uHealth targets pharmacies with asthma monitoring device
Sydney-based digital healthcare company uHealth has partnered with publicly listed device manufacturer iSonea to begin distributing the AirSonea asthma device in pharmacies, as well as direct to consumers online.
AirSonea was listed by the Therapeutic Goods Administration (TGA) in August and is due to go global next year. It is the world's first digital device for monitoring wheeze and comes with an AsthmaSense app that helps track symptoms, triggers, wheeze, peak flow measurements and medication usage.
The device itself is held against the throat to record levels of wheeze, with the measurements sent to the AsthmaSense Cloud, where measurements and progress are recorded and can be shared with healthcare providers.
The AirSonea device is the latest in digital devices being launched by uHealth, which was established earlier this year by medical device commercialisation specialists Will Knox and Jeff Reid.
The duo, who both have commercial and clinical backgrounds, have set up the company to not only distribute medical devices but to explore the emerging 'digital health' sphere, which they define as the convergence between digital technologies such as social networking, mobile connectivity and bandwidth with wireless sensors, genomics, imaging and health information systems.
In May, the company launched the WiTouch Pro in Australia, the first wireless remote controlled transcutaneous electrical nerve stimulation (TENS) device for consumers.
The WiTouch Pro includes two thin, lightweight pads that the user attaches to their lower back using replaceable adhesive gel pads. An automatic 30-minute treatment program is applied using a patented TENS waveform and is activated via a small remote control that also allows the user to increase or decrease the treatment intensity wirelessly.
The device is small enough to be worn discretely under clothing, and contours to the user's back to maintain comfort and full surface contact.
uHealth is also distributing LUMOback, a posture sensor and mobile app that measures lower back spinal posture and allows users to monitor and track it. The device uses Bluetooth technology to communicate with the app and is compatible with the most current versions of the iPhone, iPad and iPod.
Mr Knox said the pair had both worked in various roles in management and commercialisation with medical device companies such as Cochlear and Medtronic. Mr Reid started his own spinal implant business in 2007, which he later sold to LifeHealthcare.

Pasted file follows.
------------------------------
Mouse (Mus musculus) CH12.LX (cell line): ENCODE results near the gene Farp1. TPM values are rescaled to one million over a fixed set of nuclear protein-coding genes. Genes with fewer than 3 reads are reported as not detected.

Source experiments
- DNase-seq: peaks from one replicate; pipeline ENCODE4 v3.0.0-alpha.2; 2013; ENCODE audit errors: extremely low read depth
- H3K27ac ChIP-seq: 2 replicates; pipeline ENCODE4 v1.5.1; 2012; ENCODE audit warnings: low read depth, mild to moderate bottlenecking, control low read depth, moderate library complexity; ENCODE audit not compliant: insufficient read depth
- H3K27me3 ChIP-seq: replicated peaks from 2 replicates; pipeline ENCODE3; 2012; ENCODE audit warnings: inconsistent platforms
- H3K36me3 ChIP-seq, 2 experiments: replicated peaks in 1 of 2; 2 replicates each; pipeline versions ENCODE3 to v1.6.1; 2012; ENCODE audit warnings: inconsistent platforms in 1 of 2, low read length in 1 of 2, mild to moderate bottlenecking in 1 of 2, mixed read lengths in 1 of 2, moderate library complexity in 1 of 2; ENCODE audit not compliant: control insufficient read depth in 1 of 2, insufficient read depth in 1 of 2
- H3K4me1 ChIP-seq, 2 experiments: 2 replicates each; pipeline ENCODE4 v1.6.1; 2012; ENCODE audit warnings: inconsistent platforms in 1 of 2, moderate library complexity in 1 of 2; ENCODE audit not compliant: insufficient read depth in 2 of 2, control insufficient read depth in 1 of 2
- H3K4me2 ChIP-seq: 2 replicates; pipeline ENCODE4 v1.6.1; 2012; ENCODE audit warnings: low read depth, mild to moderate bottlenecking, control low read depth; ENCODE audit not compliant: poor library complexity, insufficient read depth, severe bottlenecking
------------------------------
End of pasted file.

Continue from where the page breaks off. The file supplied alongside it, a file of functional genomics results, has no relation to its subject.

“That's where we came into contact and started thinking about where the next wave of medical technology is coming from and what the future is,” Mr Knox said. “We were thinking that this digital health space was something that we wanted to explore a bit further.”
uHealth is both a distributor of digital health products but also a marketing and commercialisation company that looks to partner with product developers. It has partnerships with Byron Bay-based industrial design company Katapult Design, and with Melbourne-based device engineering firm Procept Engineering.
“Most of the technologies that we are bringing into Australia are in fact start-ups ... but all of these technologies are very new,” Mr Reid said. “Most of our digital products are devices that are paired with smartphones that tap into their computing power to more effectively allow patients to manage their chronic diseases.”
Many of the devices are beautifully designed – for example, the WiTouch Pro, which was designed by Katapult Design, won the international red dot product design award this year. Mr Reid said the company was looking to piggy-back on Apple's philosophy of simple but elegant industrial designs.
In addition to bringing internationally developed devices to market, the company is also looking to develop its own digital health technology.
“We offer distribution but also local innovation, so we partner with universities and local design firms to bring some of their technologies to market using the clinical and evidence-based medicine experience that we've got,” Mr Reid said.
The company will only focus on evidence-based devices that are TGA regulated rather than consumer apps.
“One of the key focuses for our business is not just bringing an activity wristband to market telling you how far you have walked today,” Mr Knox said. “It is around bringing in clinically sound and validated solutions for chronic disease management that involves patients as well as the physician.
“The physician gets the benefit out of the patient using the device as well because there is a collaborative approach to chronic disease.”
uHealth is working with iSonea to begin a marketing push for the AirSonea device in pharmacies, and to extend its use beyond the consumer to involve the pharmacist, GPs and respiratory physicians.
Posted in Allied Health